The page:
1617 – The first Africans arrive in Bermuda.
1619 – The First Africans arrive in Virginia. Their status is unknown.
1640 – John Punch is sentenced to “servitude for life” in Virgina.
1641 – Massachusetts enacts the first law referring explicitly to “bond-slaves.”
1662 – Children inherit their status (free/enslaved) from their mother, making slavery hereditary in Virginia.
The Enslaved and their allies fought back against the growth of slavery. The Quakers of Pennsylvania passed antislavery resolutions in the 1680s, later banning members from owning slaves in 1758. Virginia had the first recorded slave rebellions in 1687. Around that time, colonies like Jamaica, South Carolina, and Virginia began to pass comprehensive legislation to further restrict the rights and freedoms of the enslaved. The 1712 uprising in New York City and the 1739 Stono rebellion in South Carolina showed that enslaved people, North and South, were willing to fight for their freedom.
1688 – Quakers in Pennsylvania pass their first antislavery resolution
1712 – The New York Slave uprising rocks the city. 23 enslaved men kill nine whites. Most participants were tried, found guilty, and executed.
1738 – Spanish Florida offers freedom and land to the enslaved who escape British colonies.
1739/1749 – The Stono Rebellion in South Carolina influences the state’s new “Negro” Act of 1740.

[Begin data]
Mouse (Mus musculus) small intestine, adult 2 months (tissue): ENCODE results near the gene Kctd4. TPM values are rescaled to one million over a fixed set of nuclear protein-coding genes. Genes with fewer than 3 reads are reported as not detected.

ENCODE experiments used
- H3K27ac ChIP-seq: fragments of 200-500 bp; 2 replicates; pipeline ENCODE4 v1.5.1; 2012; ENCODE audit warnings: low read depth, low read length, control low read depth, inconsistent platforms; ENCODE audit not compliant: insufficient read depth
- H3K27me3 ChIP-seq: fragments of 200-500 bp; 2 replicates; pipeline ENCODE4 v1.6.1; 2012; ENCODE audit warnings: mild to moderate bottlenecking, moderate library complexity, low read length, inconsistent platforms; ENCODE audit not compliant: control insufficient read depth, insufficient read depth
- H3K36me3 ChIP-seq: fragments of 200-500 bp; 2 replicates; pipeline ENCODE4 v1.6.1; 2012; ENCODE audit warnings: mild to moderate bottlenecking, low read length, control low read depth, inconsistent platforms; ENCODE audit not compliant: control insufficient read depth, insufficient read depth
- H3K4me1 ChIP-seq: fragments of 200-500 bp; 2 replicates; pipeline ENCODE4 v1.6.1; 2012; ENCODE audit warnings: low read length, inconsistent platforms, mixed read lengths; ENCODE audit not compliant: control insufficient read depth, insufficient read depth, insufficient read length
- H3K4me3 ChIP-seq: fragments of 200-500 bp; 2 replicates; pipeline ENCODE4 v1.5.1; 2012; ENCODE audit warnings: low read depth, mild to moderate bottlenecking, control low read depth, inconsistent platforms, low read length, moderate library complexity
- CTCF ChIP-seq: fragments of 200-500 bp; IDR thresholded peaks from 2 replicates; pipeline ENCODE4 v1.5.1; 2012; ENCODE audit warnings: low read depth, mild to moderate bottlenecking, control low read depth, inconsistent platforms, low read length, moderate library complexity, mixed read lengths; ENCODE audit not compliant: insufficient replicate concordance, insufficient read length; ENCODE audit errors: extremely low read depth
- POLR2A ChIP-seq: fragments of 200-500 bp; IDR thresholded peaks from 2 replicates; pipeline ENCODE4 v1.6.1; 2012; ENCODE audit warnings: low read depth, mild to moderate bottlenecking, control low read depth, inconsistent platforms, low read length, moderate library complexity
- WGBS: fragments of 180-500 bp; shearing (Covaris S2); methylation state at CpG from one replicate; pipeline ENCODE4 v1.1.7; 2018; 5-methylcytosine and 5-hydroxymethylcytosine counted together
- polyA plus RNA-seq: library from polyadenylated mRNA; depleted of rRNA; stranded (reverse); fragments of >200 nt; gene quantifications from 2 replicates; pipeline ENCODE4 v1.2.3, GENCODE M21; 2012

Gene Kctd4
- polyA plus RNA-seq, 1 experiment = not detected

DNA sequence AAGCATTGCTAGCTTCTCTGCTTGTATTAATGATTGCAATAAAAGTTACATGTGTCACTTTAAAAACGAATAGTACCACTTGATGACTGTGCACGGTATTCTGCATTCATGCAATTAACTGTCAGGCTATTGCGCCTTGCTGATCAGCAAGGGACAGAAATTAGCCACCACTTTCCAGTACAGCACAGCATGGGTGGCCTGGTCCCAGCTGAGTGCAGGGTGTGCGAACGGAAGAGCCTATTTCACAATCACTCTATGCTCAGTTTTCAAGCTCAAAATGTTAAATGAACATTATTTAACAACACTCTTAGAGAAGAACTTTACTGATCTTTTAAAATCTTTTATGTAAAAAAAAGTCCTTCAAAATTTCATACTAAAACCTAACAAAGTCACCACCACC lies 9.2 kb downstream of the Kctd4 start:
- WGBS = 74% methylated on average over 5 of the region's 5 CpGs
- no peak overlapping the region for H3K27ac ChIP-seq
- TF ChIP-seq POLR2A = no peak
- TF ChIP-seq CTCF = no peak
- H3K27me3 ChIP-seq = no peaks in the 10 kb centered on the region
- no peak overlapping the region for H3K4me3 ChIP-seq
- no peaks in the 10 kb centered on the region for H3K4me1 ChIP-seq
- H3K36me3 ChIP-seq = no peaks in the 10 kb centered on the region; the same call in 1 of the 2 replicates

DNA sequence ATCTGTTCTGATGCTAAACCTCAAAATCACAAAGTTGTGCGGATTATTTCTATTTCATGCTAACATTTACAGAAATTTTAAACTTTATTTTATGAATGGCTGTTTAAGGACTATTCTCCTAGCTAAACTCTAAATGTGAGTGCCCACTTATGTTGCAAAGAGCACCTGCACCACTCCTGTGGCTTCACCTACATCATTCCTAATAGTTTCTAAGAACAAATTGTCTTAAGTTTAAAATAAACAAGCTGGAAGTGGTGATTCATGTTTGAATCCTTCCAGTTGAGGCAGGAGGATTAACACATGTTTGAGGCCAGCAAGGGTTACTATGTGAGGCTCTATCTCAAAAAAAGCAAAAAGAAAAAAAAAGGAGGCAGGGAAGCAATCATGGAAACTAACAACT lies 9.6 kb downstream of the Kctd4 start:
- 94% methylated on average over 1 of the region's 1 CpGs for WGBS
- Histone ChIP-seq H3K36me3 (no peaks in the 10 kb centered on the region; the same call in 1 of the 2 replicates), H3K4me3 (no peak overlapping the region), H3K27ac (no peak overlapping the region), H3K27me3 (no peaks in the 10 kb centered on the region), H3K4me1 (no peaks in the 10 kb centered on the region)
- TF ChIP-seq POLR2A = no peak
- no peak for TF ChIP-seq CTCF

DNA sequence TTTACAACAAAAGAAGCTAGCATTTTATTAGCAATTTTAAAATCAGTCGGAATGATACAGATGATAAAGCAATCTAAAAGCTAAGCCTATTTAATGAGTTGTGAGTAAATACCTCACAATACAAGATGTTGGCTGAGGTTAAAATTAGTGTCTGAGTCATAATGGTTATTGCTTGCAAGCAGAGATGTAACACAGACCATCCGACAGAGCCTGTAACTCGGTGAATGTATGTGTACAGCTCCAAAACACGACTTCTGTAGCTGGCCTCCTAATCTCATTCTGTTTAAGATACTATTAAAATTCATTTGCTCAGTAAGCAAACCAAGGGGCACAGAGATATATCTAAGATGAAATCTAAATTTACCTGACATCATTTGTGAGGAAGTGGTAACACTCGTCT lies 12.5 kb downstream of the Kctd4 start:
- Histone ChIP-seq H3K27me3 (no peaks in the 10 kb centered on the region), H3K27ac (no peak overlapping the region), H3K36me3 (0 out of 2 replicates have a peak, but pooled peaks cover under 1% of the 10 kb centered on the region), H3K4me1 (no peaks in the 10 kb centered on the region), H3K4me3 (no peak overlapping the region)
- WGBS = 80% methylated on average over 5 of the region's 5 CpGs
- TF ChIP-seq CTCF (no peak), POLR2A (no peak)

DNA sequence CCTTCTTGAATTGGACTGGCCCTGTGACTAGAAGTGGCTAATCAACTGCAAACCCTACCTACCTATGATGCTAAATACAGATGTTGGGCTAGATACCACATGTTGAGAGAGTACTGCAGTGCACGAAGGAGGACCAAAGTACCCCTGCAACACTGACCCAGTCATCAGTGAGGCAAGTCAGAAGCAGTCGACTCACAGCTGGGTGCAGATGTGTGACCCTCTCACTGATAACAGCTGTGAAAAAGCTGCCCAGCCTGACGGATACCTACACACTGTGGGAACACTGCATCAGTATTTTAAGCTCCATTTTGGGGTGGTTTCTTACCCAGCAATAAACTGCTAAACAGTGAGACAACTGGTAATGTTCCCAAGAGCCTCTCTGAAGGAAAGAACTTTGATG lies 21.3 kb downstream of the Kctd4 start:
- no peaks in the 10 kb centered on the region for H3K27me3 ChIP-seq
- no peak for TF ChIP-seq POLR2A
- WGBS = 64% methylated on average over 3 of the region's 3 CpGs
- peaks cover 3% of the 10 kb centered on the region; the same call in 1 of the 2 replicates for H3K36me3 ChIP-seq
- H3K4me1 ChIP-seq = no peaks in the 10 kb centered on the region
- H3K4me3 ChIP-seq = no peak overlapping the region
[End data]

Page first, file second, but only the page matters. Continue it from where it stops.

1751 – Georgia legalizes slavery by Royal decree. It was initially banned in the colony.
1758 – Quakers ban members from owning enslaved people.
British North America
The Americans and the British “weaponized” free and enslaved Blacks in the effort to win the war, using them not only as recruits, but also as an implied threat to white colonists. At the same time, changing ideas about slavery stretched beyond the fighting. Colonies in both the North and South moved to end the importation of the enslaved, but mainly for political and economic reasons. Free and enslaved Blacks used their voices to express themselves. Unfortunately, their influence was limited to those who were willing to listen. The Revolution raised new questions about slavery, freedom, and what makes a free society.
1770 – Crispus Attucks, a free Black man, is killed during the Boston Massacre.
1773 – Phillis Wheatley’s poems are published.
1773 – Some of the enslaved in Massachusetts petition unsuccessfully for their freedom.